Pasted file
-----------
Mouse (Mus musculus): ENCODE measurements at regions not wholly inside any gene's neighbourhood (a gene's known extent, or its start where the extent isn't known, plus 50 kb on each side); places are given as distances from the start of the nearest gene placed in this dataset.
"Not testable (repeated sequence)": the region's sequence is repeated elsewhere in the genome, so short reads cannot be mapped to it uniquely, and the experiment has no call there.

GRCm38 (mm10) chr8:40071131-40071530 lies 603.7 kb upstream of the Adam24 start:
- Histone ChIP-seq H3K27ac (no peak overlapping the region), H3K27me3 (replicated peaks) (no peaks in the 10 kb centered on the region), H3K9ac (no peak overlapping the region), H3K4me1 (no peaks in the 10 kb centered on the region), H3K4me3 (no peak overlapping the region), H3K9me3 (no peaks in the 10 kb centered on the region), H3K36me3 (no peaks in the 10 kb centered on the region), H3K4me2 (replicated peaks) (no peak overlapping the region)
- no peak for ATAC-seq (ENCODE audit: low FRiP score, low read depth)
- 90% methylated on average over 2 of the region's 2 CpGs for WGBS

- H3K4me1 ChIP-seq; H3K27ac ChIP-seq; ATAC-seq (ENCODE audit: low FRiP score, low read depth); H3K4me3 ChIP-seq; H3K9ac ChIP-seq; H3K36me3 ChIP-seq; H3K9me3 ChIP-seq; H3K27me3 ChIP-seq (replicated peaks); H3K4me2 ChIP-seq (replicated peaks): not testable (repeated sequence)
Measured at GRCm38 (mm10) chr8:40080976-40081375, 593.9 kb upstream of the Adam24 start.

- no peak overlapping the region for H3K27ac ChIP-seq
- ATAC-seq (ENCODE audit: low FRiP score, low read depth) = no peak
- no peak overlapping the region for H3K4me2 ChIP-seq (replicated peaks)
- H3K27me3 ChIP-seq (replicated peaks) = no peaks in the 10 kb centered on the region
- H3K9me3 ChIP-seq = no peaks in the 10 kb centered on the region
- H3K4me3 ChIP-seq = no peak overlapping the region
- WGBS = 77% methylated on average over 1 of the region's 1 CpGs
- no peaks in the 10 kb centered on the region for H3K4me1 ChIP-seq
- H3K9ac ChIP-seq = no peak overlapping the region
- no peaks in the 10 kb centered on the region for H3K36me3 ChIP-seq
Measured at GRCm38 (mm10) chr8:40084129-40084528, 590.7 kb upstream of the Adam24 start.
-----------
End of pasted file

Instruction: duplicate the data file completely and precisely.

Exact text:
Mouse (Mus musculus): ENCODE measurements at regions not wholly inside any gene's neighbourhood (a gene's known extent, or its start where the extent isn't known, plus 50 kb on each side); places are given as distances from the start of the nearest gene placed in this dataset.
"Not testable (repeated sequence)": the region's sequence is repeated elsewhere in the genome, so short reads cannot be mapped to it uniquely, and the experiment has no call there.

GRCm38 (mm10) chr8:40071131-40071530 lies 603.7 kb upstream of the Adam24 start:
- Histone ChIP-seq H3K27ac (no peak overlapping the region), H3K27me3 (replicated peaks) (no peaks in the 10 kb centered on the region), H3K9ac (no peak overlapping the region), H3K4me1 (no peaks in the 10 kb centered on the region), H3K4me3 (no peak overlapping the region), H3K9me3 (no peaks in the 10 kb centered on the region), H3K36me3 (no peaks in the 10 kb centered on the region), H3K4me2 (replicated peaks) (no peak overlapping the region)
- no peak for ATAC-seq (ENCODE audit: low FRiP score, low read depth)
- 90% methylated on average over 2 of the region's 2 CpGs for WGBS

- H3K4me1 ChIP-seq; H3K27ac ChIP-seq; ATAC-seq (ENCODE audit: low FRiP score, low read depth); H3K4me3 ChIP-seq; H3K9ac ChIP-seq; H3K36me3 ChIP-seq; H3K9me3 ChIP-seq; H3K27me3 ChIP-seq (replicated peaks); H3K4me2 ChIP-seq (replicated peaks): not testable (repeated sequence)
Measured at GRCm38 (mm10) chr8:40080976-40081375, 593.9 kb upstream of the Adam24 start.

- no peak overlapping the region for H3K27ac ChIP-seq
- ATAC-seq (ENCODE audit: low FRiP score, low read depth) = no peak
- no peak overlapping the region for H3K4me2 ChIP-seq (replicated peaks)
- H3K27me3 ChIP-seq (replicated peaks) = no peaks in the 10 kb centered on the region
- H3K9me3 ChIP-seq = no peaks in the 10 kb centered on the region
- H3K4me3 ChIP-seq = no peak overlapping the region
- WGBS = 77% methylated on average over 1 of the region's 1 CpGs
- no peaks in the 10 kb centered on the region for H3K4me1 ChIP-seq
- H3K9ac ChIP-seq = no peak overlapping the region
- no peaks in the 10 kb centered on the region for H3K36me3 ChIP-seq
Measured at GRCm38 (mm10) chr8:40084129-40084528, 590.7 kb upstream of the Adam24 start.